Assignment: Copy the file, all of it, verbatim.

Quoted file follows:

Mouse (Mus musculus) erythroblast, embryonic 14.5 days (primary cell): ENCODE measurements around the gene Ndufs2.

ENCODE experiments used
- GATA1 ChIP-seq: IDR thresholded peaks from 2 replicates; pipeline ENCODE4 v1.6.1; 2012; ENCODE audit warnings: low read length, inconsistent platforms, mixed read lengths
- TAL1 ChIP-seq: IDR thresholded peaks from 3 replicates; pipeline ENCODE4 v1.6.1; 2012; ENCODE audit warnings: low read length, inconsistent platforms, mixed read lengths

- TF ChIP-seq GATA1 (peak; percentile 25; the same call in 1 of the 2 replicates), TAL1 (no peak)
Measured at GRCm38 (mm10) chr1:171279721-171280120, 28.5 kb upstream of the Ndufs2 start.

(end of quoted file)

Mouse (Mus musculus) erythroblast, embryonic 14.5 days (primary cell): ENCODE measurements around the gene Ndufs2.

ENCODE experiments used
- GATA1 ChIP-seq: IDR thresholded peaks from 2 replicates; pipeline ENCODE4 v1.6.1; 2012; ENCODE audit warnings: low read length, inconsistent platforms, mixed read lengths
- TAL1 ChIP-seq: IDR thresholded peaks from 3 replicates; pipeline ENCODE4 v1.6.1; 2012; ENCODE audit warnings: low read length, inconsistent platforms, mixed read lengths

- TF ChIP-seq GATA1 (peak; percentile 25; the same call in 1 of the 2 replicates), TAL1 (no peak)
Measured at GRCm38 (mm10) chr1:171279721-171280120, 28.5 kb upstream of the Ndufs2 start.